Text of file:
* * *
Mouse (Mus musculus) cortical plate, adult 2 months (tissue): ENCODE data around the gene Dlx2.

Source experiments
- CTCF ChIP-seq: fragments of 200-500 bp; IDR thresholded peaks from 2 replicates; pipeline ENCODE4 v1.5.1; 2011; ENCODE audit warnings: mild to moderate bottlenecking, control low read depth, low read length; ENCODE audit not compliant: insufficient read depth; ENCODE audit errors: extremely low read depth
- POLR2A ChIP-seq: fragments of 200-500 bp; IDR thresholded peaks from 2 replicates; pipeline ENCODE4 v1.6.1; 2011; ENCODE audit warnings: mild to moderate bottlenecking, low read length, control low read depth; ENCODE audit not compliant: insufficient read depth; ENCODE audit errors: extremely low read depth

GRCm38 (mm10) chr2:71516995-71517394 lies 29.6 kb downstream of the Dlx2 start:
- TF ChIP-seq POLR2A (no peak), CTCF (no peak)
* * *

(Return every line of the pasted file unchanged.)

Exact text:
Mouse (Mus musculus) cortical plate, adult 2 months (tissue): ENCODE data around the gene Dlx2.

Source experiments
- CTCF ChIP-seq: fragments of 200-500 bp; IDR thresholded peaks from 2 replicates; pipeline ENCODE4 v1.5.1; 2011; ENCODE audit warnings: mild to moderate bottlenecking, control low read depth, low read length; ENCODE audit not compliant: insufficient read depth; ENCODE audit errors: extremely low read depth
- POLR2A ChIP-seq: fragments of 200-500 bp; IDR thresholded peaks from 2 replicates; pipeline ENCODE4 v1.6.1; 2011; ENCODE audit warnings: mild to moderate bottlenecking, low read length, control low read depth; ENCODE audit not compliant: insufficient read depth; ENCODE audit errors: extremely low read depth

GRCm38 (mm10) chr2:71516995-71517394 lies 29.6 kb downstream of the Dlx2 start:
- TF ChIP-seq POLR2A (no peak), CTCF (no peak)